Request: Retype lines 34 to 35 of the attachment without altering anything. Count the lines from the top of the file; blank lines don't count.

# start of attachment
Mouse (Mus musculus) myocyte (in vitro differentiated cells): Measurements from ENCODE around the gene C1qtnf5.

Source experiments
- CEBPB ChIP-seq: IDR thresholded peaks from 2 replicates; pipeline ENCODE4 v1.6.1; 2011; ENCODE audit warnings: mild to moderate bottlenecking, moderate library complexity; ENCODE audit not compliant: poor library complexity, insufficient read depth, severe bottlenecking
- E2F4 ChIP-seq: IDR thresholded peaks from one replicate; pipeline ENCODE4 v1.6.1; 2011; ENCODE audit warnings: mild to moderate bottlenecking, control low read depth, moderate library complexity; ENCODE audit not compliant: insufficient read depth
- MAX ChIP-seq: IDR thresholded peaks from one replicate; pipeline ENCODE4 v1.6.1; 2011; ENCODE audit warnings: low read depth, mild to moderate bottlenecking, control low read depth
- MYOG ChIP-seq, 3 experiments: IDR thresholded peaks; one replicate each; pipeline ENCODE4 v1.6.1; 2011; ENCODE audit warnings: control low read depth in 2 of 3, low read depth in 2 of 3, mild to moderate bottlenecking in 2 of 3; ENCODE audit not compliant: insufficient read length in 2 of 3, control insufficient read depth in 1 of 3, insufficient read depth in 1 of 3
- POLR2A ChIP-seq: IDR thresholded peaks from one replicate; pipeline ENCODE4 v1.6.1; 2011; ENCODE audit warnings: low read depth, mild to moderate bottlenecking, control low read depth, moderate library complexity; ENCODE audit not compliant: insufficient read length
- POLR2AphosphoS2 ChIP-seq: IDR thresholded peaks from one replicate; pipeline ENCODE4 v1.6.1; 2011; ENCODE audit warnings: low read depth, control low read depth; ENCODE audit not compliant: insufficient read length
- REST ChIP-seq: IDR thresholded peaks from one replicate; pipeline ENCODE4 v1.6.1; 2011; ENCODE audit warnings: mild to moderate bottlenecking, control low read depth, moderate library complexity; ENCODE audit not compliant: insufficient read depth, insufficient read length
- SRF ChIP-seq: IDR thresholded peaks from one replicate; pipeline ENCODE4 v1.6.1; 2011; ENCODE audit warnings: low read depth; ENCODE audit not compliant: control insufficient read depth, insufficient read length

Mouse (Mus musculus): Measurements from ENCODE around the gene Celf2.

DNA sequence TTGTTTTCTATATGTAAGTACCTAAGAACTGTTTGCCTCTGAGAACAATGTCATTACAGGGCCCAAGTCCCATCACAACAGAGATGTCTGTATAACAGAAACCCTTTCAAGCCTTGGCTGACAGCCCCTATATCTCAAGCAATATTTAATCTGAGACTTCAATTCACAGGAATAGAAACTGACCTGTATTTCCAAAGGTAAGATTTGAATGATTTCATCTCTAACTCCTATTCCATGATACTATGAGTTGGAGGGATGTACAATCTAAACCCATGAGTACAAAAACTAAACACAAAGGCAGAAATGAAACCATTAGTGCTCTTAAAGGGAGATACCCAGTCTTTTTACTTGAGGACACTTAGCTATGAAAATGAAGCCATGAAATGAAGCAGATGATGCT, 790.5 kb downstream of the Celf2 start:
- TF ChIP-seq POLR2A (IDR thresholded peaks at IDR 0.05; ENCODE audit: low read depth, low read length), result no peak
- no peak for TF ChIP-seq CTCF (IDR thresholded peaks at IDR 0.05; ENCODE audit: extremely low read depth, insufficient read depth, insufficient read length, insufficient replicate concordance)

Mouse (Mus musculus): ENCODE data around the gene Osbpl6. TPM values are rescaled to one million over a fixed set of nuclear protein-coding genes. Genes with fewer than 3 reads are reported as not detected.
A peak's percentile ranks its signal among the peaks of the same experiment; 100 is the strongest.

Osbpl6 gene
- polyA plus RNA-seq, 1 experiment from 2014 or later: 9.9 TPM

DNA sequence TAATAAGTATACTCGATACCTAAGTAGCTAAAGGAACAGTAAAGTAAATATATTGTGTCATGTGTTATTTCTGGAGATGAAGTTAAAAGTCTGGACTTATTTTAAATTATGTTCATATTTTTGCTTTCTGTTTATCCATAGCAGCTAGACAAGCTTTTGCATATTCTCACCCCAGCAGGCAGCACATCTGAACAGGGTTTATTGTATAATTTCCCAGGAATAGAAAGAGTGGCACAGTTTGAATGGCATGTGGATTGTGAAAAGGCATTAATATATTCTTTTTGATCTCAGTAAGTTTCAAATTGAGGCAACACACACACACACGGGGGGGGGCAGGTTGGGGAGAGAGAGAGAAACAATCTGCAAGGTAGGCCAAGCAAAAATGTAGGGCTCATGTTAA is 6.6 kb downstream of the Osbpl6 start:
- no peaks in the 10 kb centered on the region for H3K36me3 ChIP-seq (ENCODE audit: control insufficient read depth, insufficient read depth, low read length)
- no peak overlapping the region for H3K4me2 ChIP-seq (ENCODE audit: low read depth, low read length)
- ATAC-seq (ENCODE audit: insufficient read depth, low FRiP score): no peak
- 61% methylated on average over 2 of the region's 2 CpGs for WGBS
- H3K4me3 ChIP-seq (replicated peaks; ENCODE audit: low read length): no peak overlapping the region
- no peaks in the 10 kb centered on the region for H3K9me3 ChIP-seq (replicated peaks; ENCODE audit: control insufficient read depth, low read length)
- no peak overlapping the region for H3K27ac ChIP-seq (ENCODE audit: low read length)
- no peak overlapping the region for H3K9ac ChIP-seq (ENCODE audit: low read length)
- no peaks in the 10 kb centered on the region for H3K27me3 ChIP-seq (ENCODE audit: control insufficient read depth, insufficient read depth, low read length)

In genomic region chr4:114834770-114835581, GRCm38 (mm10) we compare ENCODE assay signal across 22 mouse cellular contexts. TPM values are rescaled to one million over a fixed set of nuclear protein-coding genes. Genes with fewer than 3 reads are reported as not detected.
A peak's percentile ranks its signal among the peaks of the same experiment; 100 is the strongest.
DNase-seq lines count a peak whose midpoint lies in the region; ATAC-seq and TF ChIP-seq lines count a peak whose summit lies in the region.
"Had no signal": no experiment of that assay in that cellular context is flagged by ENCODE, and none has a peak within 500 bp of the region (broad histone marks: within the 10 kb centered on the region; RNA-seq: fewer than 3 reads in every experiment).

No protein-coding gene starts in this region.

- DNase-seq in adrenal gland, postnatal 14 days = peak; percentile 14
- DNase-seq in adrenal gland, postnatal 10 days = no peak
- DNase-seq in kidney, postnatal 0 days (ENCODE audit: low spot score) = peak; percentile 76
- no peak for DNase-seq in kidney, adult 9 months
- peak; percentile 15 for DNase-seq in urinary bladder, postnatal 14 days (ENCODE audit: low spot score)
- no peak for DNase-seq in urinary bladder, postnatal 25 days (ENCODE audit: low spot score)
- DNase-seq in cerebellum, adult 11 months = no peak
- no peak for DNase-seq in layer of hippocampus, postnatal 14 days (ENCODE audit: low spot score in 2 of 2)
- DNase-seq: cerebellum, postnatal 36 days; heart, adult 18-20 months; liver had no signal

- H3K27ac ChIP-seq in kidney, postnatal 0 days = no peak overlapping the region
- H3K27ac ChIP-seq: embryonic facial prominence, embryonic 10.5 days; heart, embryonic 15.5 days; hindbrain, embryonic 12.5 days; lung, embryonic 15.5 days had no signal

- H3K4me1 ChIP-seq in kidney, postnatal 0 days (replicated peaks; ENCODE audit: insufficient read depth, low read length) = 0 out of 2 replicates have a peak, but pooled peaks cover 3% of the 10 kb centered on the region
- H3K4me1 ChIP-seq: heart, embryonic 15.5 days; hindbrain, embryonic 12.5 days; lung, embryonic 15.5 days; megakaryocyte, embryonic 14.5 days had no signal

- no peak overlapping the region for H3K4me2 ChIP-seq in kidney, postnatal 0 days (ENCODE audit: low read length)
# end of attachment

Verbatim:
- DNase-seq in adrenal gland, postnatal 14 days = peak; percentile 14
- DNase-seq in adrenal gland, postnatal 10 days = no peak